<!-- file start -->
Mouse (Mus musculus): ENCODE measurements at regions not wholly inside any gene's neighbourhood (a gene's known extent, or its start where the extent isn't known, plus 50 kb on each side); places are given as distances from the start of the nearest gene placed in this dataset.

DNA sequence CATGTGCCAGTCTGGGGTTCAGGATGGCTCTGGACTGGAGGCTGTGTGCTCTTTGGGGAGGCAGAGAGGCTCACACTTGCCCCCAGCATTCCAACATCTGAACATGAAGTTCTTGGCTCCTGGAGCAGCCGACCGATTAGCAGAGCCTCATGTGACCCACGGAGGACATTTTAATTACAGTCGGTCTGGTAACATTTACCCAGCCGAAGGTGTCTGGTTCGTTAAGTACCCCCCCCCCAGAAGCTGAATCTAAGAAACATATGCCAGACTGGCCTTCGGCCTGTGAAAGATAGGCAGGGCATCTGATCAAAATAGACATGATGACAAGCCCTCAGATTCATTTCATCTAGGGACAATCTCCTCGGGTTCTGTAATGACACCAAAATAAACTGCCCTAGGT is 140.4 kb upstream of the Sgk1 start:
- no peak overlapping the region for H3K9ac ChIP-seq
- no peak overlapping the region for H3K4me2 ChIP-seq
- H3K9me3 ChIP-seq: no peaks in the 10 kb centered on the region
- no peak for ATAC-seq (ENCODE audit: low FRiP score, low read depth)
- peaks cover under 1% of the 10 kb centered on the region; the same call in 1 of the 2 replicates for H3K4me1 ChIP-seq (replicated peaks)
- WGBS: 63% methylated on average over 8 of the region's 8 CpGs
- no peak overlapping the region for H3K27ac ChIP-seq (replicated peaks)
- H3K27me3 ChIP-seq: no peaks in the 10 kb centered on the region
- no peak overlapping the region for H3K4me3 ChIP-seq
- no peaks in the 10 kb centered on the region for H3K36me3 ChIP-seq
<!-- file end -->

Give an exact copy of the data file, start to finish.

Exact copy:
Mouse (Mus musculus): ENCODE measurements at regions not wholly inside any gene's neighbourhood (a gene's known extent, or its start where the extent isn't known, plus 50 kb on each side); places are given as distances from the start of the nearest gene placed in this dataset.

DNA sequence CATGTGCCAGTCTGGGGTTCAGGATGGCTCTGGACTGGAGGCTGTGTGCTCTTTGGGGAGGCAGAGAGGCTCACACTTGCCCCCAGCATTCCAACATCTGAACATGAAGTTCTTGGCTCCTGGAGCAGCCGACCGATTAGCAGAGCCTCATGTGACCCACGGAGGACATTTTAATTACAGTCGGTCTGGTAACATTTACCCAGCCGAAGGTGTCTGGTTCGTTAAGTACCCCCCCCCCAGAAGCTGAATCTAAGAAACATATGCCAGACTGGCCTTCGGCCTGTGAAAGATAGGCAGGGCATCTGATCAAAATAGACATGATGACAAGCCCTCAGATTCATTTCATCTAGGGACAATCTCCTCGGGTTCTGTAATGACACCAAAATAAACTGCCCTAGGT is 140.4 kb upstream of the Sgk1 start:
- no peak overlapping the region for H3K9ac ChIP-seq
- no peak overlapping the region for H3K4me2 ChIP-seq
- H3K9me3 ChIP-seq: no peaks in the 10 kb centered on the region
- no peak for ATAC-seq (ENCODE audit: low FRiP score, low read depth)
- peaks cover under 1% of the 10 kb centered on the region; the same call in 1 of the 2 replicates for H3K4me1 ChIP-seq (replicated peaks)
- WGBS: 63% methylated on average over 8 of the region's 8 CpGs
- no peak overlapping the region for H3K27ac ChIP-seq (replicated peaks)
- H3K27me3 ChIP-seq: no peaks in the 10 kb centered on the region
- no peak overlapping the region for H3K4me3 ChIP-seq
- no peaks in the 10 kb centered on the region for H3K36me3 ChIP-seq